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In the early 1980s, when I was serving on active duty and a great enthusiast for the Squad Leader franchise, I used the scenarios, boards, and playing pieces from that game system to simple create tactical decision games (TDGs) for the Marines of my section and free war games to play with my brother officers. I found this worked very well and, in particular, allowed the players to overcome one of the great obstacles to playing board war games, that of formal rules.
I am wondering if anyone has had a similar experience.
LCOL Ivor Gardiner, CO 1 Royal Irish, had an article in an issue of British Army Review where he discussed his use of Advanced Squad Leader as a tool for training the junior officers in his battalion in making combat estimates, planning operations and comparing Courses of Action.
Brian, you'll be gratified to know that the ASL Starter Kit #1 featured in the article was the game I demonstrated to four Marines at the "Rejuvenating Maneuver Warfare" workshop. For such an inexpensive package it provides a great deal of worthwhile tactical play.
For both you and Bruce: in the first issue of Recon By Fire (published by Heat of Battle game company), Steve Dethlefsen recounted how he used ASL pieces (this was years before the ASL Starter Kit series) and his home grown maps to train his Marine platoon in attacking Iraqi positions prior to the kick-off of the ground war in OPERATION DESERT STORM. If I can dig that issue up, I'll scan and post the article.
This is splendid. Thank you so much for the post, as well as for the article.
I am about to begin experimenting with the use of games using with present-day (post 2001) scenarios as "free war games."
I will report on this on this site, and on "The Military Instructor" as well.
Bruce, think we'd all want to hear about how this works out! Looking forward to it!
In the winter and spring of 2018, I employed the "Days of Villainy" module from the "Lock and Load Tactical System" to introduce active-duty Marines to the use of the maps, playing pieces, and scenarios from commercial board war games to play "free Kriegsspiel" games.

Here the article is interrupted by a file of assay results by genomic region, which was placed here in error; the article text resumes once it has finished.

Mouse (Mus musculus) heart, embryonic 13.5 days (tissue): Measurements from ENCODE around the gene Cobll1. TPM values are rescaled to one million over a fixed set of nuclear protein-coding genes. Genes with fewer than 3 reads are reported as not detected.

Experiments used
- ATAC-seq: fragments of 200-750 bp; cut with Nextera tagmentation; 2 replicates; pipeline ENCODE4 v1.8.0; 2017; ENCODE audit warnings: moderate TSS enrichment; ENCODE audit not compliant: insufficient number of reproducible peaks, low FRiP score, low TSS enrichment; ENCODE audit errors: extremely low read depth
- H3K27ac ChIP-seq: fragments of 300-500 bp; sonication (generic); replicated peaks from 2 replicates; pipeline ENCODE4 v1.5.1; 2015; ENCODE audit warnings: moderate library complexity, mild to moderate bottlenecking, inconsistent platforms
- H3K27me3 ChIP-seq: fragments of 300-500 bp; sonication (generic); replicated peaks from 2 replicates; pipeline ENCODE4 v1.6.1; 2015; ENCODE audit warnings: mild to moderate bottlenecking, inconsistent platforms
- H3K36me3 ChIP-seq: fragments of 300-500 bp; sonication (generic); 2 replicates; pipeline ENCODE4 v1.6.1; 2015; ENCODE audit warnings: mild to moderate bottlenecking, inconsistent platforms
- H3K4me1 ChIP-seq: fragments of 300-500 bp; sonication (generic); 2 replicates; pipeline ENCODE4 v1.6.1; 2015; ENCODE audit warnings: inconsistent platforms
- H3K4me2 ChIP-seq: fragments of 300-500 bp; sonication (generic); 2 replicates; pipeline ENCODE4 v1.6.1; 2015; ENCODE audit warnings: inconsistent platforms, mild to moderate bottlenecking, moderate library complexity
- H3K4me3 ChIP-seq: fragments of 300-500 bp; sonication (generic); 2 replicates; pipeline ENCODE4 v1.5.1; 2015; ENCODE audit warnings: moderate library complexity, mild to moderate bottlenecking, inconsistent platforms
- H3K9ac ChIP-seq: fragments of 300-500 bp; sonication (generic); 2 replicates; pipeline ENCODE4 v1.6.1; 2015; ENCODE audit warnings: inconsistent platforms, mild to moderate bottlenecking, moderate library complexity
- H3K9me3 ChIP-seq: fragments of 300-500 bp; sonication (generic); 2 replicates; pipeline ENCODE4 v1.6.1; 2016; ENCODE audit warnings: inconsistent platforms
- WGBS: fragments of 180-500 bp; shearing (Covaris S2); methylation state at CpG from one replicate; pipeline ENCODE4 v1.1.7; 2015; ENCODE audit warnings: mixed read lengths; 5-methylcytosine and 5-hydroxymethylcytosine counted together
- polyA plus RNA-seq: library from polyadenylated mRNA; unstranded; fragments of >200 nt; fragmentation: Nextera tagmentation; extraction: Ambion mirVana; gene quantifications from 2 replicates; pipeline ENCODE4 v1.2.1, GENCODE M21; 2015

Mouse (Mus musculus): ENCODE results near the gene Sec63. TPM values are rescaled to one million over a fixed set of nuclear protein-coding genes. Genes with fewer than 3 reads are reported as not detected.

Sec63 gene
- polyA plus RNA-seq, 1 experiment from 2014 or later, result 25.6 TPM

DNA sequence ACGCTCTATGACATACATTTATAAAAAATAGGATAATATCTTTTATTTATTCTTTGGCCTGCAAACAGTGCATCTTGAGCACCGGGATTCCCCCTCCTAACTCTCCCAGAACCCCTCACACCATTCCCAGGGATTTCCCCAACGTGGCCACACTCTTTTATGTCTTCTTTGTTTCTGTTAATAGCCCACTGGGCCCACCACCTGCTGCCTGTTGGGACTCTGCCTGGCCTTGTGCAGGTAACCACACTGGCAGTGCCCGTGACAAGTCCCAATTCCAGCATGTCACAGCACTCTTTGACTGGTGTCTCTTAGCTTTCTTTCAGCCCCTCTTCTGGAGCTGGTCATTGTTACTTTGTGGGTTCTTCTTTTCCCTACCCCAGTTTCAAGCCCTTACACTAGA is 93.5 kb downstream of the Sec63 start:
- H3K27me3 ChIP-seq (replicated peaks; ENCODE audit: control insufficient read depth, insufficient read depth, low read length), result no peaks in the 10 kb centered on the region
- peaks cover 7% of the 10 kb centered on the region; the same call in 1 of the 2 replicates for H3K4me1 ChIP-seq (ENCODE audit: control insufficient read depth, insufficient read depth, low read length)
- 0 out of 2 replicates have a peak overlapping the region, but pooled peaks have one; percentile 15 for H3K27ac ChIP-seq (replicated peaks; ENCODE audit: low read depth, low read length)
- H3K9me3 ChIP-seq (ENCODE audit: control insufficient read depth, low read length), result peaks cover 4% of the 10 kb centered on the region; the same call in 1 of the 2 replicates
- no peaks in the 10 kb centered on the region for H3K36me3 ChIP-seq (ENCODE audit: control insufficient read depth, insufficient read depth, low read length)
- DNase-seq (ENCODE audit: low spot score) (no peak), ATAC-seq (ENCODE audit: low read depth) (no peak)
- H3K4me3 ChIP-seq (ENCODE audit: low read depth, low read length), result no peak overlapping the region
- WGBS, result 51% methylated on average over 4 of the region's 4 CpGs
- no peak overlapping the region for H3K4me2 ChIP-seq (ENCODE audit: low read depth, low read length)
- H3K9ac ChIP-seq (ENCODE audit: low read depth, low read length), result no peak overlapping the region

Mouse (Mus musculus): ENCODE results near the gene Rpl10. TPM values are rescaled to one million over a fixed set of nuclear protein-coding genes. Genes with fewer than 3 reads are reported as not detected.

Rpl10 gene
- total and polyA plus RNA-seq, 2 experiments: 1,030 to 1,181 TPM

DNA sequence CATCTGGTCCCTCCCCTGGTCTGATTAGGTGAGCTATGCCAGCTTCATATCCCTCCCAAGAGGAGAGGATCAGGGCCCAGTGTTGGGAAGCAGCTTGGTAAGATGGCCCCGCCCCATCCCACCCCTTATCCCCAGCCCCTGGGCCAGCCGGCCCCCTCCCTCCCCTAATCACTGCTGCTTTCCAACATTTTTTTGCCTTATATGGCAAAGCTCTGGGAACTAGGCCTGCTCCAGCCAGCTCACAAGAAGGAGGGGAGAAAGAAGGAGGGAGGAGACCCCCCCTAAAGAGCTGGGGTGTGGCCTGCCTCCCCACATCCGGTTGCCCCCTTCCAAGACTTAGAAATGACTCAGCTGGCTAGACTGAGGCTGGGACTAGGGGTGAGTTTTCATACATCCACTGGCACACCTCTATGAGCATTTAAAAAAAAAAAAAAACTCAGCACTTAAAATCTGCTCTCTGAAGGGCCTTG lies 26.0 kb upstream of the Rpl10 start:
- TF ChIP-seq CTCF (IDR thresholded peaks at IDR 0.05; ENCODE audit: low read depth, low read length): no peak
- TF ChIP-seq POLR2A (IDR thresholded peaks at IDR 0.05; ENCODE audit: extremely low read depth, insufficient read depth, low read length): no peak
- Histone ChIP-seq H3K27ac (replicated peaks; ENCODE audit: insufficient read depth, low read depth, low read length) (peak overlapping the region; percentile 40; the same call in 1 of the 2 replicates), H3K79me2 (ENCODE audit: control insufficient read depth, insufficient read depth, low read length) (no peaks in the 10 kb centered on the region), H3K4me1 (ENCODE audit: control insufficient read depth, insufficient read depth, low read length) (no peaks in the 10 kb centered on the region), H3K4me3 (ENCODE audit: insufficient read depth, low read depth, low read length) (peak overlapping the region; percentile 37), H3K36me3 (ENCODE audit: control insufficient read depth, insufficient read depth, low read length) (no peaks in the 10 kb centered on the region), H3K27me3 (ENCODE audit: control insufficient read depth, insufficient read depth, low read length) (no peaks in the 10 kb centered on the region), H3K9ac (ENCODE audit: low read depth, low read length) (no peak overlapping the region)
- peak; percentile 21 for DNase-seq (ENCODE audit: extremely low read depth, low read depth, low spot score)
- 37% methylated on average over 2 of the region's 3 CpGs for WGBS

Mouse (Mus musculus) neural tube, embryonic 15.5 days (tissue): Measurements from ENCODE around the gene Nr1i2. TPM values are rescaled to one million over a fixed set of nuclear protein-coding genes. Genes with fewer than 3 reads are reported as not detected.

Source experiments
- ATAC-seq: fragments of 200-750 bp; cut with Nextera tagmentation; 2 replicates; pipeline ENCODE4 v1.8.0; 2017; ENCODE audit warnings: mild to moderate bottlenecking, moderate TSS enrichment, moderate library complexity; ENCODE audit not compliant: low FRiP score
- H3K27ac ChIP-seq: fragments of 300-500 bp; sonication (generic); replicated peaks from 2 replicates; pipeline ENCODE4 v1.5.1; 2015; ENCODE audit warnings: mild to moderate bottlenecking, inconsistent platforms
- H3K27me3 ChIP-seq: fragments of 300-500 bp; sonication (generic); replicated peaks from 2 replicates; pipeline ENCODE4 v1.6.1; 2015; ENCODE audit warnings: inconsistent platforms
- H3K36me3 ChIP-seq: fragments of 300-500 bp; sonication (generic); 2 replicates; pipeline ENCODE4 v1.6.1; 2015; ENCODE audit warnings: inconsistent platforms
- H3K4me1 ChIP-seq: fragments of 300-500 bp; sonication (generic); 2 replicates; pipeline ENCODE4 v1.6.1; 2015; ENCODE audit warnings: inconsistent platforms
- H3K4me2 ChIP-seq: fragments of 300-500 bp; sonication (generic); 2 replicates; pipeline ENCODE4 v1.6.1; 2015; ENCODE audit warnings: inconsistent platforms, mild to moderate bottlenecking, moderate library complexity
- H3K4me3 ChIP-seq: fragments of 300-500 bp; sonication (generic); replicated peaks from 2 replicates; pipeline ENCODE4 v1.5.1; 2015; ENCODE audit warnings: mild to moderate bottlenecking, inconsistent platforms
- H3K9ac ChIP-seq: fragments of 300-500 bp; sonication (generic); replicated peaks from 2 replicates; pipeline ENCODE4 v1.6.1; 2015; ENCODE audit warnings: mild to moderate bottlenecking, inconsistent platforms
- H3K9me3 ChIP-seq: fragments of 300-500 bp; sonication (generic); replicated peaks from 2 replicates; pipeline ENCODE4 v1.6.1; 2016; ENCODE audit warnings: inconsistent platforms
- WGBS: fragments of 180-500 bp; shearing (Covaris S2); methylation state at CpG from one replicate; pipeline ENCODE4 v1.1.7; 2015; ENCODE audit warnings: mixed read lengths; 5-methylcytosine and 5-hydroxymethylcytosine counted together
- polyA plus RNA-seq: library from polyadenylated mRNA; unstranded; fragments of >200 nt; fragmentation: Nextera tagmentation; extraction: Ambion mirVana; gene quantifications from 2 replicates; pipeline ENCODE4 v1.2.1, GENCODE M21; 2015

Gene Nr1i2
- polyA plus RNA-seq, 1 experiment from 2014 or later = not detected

I am happy to report that the experiment was a happy one. One group began to play after five minutes or so of explanation. Another required no explanation at all. (I simply handed them the package and asked "How would you use this to train your Marines?")
While the experiment encourages me to continue to promote this technique, I suspect that there was some "selection bias" in the assembly of the groups. All of the Marines had worked through several decision-forcing cases, most were familiar with well-taught tactical decision games (TDGs), and about half had worked through an exercise in which they learned, by stages, the rules to the Pub Battles series of table-top games.
Bruce, this is terrific! I hope your Marines spring-board this approach into their units! I am hopeful that this generation that has wider exposure and acceptance of games as a way to learn will propagate this technique throughout. As Sebastian Bae said, "Let them Play!"
Here is an old article about Steve Deflethsen's use of Advanced Squad Leader Code of Bushido to train his Marines prior to the ground war in OPERATION DESERT STORM. This was originally printed in Heat of Battle's Recon...by Fire! magazine, in the premier issue.
A belated "thank you" for posting this, Eric.
In the spirit of "better late than never," I will, in a few moments, post my report about the use of this method at the Innovative Instructor workshop in Quantico.